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Introduction to Table Partitioning in Oracle

oracle partitioning

The size of data has become massive today. Multiple sources of data collection created a flood of structured, semi-structured and non-structured data. Management of these data is a highly competitive task. And above all, the necessity of fetching a small chunk of data in few seconds from the ocean of gigabytes rapidly is exigent. Oracle Partitioning is an important utility to overcome this obstacle.

Creation of partitioned table and the non-partitioned table is similar in Oracle except the usage of PARTITION BY clause in former.

What is Partitioning?

Partitioning divides the data in a table into several logical repositories based on different criteria. They also help to manage these data with a higher level of granularity. With the help of partitioning, accessibility of those data gets faster and easier during high-end transaction flow. Moreover, the failure of operation on that partition does not affect the processing of others.

Advantages of Partitioning

  • Performance Improvement
  • Easier Accessibility of data
  • Efficient Manageability of data
  • Types of Partitioning

What are the types of Partition in Oracle?

Partitioning in Oracle is divided as below:

  1. Range Partition
  2. Hash Partition
  3. List Partition
  4. Composite Partition
  5. Reference Partition

Let’s understand all the partition one by one with example.

What is Range Partition?

In range partition, data in the table is partitioned logically, depending on range criteria. It could be based on date, a year or a range between higher and lower values of any column. PARTITION BY RANGE clause is used to partition data here.

For example,

Let us partition table employees based on decade in which they joined

CREATE TABLE employees (
              employee_id number(4),
              emp_name varchar2(200),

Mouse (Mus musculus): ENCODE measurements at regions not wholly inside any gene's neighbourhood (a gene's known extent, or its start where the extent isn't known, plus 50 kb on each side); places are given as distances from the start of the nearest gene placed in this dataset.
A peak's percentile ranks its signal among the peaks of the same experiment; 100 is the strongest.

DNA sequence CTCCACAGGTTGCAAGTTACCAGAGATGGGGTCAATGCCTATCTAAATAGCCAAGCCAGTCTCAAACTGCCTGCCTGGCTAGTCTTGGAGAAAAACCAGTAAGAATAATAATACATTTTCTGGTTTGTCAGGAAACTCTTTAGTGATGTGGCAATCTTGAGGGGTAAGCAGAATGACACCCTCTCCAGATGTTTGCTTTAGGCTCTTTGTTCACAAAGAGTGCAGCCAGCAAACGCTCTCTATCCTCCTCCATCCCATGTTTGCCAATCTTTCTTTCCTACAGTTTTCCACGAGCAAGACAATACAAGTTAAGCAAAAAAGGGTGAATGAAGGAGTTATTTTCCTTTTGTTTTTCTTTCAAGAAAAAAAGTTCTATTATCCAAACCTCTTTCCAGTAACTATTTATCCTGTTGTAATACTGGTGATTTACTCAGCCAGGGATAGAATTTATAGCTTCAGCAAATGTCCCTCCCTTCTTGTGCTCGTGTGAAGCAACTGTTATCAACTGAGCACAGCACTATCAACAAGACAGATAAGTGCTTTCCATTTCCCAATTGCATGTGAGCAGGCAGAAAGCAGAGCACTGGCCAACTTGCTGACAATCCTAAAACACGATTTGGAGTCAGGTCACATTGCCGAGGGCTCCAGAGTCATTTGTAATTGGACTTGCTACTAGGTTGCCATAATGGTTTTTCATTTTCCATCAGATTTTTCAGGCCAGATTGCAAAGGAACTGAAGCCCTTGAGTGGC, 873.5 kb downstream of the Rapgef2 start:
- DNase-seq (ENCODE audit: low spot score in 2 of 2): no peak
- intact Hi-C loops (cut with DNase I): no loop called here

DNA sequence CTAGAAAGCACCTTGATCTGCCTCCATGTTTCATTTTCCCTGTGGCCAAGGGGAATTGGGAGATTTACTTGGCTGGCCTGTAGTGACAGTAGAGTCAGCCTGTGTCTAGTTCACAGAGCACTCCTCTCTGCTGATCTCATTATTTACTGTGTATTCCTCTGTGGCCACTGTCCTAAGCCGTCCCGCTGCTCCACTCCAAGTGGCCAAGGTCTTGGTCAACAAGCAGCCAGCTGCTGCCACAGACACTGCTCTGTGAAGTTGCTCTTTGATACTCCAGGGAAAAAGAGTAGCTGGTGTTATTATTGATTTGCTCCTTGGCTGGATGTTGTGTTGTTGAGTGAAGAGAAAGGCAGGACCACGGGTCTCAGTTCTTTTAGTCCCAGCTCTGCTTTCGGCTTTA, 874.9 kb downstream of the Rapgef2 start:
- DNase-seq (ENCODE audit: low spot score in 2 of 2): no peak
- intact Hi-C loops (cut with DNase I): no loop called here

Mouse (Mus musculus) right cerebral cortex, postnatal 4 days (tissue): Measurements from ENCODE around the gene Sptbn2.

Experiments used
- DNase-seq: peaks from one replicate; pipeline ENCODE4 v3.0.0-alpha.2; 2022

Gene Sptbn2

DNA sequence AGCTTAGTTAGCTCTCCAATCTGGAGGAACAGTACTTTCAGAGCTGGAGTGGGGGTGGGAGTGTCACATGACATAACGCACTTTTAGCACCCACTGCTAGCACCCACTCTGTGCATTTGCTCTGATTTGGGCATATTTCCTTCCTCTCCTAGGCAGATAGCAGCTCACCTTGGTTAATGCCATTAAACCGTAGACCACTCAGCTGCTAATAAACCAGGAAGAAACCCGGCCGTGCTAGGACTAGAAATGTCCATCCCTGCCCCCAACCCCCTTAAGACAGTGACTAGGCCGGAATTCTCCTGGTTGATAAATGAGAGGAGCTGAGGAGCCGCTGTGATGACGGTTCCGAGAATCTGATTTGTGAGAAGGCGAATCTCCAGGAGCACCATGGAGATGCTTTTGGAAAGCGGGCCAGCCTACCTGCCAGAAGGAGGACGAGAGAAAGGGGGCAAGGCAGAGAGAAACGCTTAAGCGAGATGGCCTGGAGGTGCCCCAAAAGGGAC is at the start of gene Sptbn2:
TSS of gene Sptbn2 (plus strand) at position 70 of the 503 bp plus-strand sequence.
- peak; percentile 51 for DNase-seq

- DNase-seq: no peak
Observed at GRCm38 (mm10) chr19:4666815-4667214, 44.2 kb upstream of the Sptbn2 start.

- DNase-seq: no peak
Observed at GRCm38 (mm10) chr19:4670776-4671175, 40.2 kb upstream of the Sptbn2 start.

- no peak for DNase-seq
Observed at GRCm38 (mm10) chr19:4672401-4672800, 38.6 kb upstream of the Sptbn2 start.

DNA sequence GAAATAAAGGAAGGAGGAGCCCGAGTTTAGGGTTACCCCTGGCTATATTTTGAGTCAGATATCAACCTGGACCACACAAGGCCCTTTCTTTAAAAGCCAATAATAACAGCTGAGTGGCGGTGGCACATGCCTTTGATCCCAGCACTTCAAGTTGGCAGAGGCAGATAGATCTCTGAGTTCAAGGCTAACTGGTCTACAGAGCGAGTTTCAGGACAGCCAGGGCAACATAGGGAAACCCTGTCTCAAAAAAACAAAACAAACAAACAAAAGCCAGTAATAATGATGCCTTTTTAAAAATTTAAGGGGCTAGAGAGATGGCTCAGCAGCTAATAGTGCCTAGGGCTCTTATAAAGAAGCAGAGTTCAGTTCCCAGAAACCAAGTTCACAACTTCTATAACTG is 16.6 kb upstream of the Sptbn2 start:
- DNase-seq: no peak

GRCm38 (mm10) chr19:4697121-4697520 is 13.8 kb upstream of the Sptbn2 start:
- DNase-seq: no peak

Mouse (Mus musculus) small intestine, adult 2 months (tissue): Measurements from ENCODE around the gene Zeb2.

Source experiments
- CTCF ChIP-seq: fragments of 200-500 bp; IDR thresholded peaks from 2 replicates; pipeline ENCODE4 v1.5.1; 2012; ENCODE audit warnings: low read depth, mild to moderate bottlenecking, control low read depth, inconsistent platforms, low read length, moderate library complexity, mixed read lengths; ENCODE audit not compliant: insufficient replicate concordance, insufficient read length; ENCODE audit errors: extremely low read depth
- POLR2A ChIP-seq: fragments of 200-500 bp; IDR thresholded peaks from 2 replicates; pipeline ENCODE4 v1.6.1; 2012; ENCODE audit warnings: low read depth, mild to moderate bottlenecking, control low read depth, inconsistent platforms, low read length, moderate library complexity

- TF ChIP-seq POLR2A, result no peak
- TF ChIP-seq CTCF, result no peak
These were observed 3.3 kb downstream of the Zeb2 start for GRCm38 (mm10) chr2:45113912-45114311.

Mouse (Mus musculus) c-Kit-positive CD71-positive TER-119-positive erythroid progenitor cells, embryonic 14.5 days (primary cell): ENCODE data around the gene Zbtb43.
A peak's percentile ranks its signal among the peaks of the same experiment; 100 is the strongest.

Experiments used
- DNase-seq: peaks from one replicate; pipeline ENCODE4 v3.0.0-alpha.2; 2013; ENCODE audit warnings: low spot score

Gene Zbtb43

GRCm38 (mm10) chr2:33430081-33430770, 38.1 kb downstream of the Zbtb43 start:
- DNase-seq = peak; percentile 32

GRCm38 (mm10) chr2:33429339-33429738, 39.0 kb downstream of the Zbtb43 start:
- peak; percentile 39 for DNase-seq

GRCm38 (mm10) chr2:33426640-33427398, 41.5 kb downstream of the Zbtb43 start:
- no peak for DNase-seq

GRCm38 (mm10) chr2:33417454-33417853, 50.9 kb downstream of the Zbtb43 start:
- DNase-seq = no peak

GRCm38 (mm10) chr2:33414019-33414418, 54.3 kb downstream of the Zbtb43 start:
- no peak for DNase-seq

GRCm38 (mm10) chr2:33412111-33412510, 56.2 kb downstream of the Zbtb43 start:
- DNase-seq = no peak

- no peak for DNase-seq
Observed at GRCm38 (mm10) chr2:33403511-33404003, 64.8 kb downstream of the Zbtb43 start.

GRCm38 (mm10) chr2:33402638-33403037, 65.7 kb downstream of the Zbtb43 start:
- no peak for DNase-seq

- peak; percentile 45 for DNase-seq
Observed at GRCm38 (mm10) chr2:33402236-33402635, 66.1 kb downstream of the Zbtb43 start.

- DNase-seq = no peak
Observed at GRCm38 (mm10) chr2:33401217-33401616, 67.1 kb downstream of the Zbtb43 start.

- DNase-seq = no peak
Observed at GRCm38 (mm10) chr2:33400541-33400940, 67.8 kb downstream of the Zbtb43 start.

date_of_joining date, 
              year_of_joining number(4)
        partition by range (year_of_joining)
       (partition p1 values less than (1980) tablespace tsdec1,
        partition p2 values less than (1990) tablespace tsdec2,
        partition p3 values less than (2000) tablespace tsdec3,
        partition p4 values less than (2010) tablespace tsdec4,
        partition p5 values less than (2020) tablespace tsdec5,
        partition p6 values less than (MAXVALUE) tablespacetsdecmax);

Note: If you will not add a partition of MAXVALUE, a table will not allow inserting data for year greater than 2020.

What is Hash Partition?

Hash partition helps to overcome performance and manageability reasons. In absence of properly defined range of partitioning data, the option to use hash partition is advisable. Rows of the table are distributed specifically based on a hash value of partitioning key. In other words, data are evenly distributed in partitions specified in STORE IN clause. The user does not have control over the partitioning of data in hash partitioning.

For example,

Let us do hash partitioning of attendance table of employees based on the reason of leave:

CREATE TABLE emp_attendance(
             emp_id NUMBER, 
             present_date DATE, 
             Reason_of_leave VARCHAR2(200)
        PARTITION BY HASH (reason_of_leave)
        PARTITIONS 4
        STORE IN (tablespace1, tablespace2, tablespace3, tablespace4);

Note: The number of partitions in PARTITIONS clause should be in power of 2 here (2, 4, 8, 16…and so on)

What is List Partition?